PRINCE2 developed in the late 1980’s as a UK government standard for information systems projects. It emphasises dividing projects into manageable and controllable stages. PRINCE2 came out of a bridge-building mind-set, and the engineering parameters are known and work in that context: you know what to do, and you’ve done it before.
Agile management in contrast refers to an iterative, incremental method of managing projects using agile techniques like Scrum. Jeff Sutherland explained in 2011 that Hirotaka Takeuchi and Ikujiro Nonaka observed in many of Japan’s leading companies a scrum project situation, referring to the game of rugby union:
…where the game is restarted when the ball has gone out of play. What Takeuchi and Nonaka saw at Toyota, Honda, Canon, Fuji-Xerox, 3M, HP and other high performing organizations is Scrum project management, which means to them teams that are autonomous, motivated by transcendent purpose, and engaged in cross learning. Short iterations combined with these team dynamics facilitate a knowledge generation cycle that leads to innovation, faster time to market, and higher quality.
This raises the concept of interdependency. In the past, many organisations worked on a theory that you could take a business unit and run it independently from the rest of the organisation, and that this would not affect the unit or the business as a whole. Increasingly that situation fails, particularly as you build corporate functions within a business like HR, IT, and finance for example. When you create shared functions, they need to work together. The benefit of scrum and agile techniques is that they allow you to adjust to that reality.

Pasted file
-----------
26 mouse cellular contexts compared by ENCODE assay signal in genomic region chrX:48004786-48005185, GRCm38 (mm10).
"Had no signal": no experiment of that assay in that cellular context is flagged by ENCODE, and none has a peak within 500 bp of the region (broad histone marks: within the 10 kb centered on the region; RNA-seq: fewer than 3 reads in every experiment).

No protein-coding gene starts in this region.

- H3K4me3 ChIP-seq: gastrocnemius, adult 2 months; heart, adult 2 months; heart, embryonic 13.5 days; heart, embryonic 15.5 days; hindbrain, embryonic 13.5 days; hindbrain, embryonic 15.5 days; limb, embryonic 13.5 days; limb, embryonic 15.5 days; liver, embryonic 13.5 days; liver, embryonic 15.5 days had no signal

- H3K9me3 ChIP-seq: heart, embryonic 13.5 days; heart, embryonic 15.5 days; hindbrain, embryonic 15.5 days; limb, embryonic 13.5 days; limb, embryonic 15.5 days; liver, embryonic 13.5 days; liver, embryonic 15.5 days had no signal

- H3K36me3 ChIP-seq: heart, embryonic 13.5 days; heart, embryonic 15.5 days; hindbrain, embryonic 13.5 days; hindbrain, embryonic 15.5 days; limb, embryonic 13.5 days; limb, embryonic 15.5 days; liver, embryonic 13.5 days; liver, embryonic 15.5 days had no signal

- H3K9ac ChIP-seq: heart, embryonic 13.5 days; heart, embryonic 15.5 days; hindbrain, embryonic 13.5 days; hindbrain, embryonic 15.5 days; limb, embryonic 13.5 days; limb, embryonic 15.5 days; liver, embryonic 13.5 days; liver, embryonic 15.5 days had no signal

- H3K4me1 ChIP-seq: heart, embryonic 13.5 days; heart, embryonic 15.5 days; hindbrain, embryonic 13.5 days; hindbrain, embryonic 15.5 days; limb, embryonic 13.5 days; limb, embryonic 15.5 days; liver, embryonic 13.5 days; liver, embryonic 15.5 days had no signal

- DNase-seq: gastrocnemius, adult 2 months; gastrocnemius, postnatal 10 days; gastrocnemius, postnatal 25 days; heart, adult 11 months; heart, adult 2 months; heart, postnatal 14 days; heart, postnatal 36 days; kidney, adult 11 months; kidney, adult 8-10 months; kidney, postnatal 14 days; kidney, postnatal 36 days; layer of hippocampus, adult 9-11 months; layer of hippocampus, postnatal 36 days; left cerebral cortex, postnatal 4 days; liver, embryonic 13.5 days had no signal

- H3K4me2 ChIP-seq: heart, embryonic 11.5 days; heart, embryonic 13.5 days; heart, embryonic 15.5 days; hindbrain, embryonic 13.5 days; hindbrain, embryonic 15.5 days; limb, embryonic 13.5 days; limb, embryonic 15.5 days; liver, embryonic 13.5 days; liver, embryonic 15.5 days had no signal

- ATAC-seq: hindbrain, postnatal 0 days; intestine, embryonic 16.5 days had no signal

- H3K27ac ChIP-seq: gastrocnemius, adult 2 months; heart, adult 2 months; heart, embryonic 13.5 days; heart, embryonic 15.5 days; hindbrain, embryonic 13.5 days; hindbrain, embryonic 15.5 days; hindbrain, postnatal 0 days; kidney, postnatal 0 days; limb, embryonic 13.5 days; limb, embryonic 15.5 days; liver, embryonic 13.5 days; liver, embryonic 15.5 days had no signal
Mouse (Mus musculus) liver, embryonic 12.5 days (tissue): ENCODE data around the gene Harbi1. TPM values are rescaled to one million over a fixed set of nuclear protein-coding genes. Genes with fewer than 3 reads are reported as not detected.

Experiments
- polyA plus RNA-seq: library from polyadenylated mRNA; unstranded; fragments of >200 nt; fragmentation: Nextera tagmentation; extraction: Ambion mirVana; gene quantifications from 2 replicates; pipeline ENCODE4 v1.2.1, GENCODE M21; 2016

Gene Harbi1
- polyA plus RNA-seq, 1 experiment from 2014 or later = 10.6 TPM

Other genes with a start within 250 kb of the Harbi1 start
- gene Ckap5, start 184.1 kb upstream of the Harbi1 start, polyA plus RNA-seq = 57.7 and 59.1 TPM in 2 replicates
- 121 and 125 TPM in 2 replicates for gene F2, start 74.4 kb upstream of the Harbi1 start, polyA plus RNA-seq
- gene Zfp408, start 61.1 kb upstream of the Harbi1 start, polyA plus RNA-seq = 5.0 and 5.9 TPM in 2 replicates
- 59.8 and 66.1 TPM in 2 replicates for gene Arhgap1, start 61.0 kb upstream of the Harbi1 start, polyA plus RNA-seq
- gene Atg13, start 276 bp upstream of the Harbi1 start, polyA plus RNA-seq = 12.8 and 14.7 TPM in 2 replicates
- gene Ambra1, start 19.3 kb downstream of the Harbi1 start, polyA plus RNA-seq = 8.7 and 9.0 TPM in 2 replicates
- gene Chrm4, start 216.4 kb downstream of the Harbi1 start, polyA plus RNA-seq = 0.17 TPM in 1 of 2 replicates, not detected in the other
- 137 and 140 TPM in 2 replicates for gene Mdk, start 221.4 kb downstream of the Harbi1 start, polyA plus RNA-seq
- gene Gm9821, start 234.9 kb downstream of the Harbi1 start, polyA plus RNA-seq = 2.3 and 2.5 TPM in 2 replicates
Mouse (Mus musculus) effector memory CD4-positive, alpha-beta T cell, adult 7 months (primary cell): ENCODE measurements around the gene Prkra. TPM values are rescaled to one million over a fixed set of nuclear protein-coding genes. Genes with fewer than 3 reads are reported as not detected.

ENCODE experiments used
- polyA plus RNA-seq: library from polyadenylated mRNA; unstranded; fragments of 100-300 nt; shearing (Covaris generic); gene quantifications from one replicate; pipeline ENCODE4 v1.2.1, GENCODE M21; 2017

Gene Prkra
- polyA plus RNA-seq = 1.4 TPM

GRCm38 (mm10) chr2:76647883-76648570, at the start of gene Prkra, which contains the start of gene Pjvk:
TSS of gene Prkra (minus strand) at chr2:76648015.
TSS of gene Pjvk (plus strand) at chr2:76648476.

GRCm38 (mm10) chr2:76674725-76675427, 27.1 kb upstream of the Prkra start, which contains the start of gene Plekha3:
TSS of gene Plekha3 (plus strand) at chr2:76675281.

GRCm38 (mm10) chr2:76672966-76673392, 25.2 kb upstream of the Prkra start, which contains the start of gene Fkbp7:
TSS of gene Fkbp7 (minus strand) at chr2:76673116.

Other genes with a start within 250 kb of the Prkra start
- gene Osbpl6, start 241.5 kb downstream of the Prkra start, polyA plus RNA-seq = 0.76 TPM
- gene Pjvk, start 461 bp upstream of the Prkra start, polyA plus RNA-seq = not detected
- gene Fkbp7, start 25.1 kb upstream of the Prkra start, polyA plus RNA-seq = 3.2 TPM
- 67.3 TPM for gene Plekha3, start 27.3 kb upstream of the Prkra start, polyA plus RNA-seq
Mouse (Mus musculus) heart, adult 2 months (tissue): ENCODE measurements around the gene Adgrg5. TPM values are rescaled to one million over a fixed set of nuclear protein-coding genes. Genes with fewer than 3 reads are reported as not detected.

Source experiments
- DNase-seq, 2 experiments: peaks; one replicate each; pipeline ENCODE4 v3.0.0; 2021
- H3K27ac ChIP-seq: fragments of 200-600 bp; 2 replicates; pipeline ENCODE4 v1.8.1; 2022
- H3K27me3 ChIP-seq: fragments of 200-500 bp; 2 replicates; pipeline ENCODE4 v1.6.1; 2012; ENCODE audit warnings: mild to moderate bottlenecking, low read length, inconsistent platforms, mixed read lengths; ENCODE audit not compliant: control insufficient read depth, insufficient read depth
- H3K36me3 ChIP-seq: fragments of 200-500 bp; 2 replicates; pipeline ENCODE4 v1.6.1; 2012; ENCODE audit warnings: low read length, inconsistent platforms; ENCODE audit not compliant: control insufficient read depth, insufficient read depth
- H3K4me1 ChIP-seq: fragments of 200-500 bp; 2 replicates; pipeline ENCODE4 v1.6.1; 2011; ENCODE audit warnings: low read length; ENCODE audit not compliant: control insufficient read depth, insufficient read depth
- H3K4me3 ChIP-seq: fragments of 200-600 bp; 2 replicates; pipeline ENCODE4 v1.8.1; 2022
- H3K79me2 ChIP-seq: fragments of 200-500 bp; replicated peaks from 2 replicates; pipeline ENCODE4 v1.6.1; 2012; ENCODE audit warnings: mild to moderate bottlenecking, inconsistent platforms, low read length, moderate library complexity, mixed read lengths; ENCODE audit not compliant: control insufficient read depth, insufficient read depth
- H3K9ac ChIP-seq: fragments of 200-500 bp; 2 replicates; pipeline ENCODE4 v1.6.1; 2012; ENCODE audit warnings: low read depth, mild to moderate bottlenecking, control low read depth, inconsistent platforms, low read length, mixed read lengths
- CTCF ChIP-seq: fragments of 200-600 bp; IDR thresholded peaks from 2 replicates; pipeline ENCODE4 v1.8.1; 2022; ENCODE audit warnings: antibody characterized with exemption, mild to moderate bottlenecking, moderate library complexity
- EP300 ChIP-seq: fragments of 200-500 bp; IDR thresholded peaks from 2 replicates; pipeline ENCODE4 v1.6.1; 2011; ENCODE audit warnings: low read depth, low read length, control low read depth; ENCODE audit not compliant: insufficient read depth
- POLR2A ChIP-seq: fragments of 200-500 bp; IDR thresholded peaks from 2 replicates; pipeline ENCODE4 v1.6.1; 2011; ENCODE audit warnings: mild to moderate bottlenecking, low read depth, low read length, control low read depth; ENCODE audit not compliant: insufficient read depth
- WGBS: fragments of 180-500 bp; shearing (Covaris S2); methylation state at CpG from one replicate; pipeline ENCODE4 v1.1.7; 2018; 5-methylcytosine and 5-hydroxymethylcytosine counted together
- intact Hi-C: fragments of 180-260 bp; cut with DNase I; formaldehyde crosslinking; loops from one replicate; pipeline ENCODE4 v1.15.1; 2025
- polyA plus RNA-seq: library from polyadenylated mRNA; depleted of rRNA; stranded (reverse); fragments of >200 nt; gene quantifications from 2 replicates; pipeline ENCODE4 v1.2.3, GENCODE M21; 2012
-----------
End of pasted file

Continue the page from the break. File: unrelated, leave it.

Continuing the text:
A belief still persists in many organisations that you can plan and deliver a box of work, with annual plans often executed in isolation. Each manager is rewarded for completing their part of the plan, often regardless of whether the whole organisation is making progress. The inevitable result of having an annual plan is that it doesn’t take into account the practical realities on the ground, and managers start fighting for access to the resources they need to get their work done.
When agile techniques work well for ‘on the ground’ projects, why is the concept of agile ignored at a more strategic level? Often in organisations, business units are vying for access to IT and they’re lined up in a queue with multiple competing projects:
In today’s complex world, linear execution of tasks is rarely the norm. Rather than focusing on annual plans and three-year strategies, the lean concept of just-in-time planning and design allows management groups to adapt to changing circumstances with minimum wasted effort by:
- using a principles-based approach to prioritisation and planning
- focusing on completing immediate priorities
- empowering teams to be self-managing within the priority framework.
The next edition will consider an agile approach to strategy.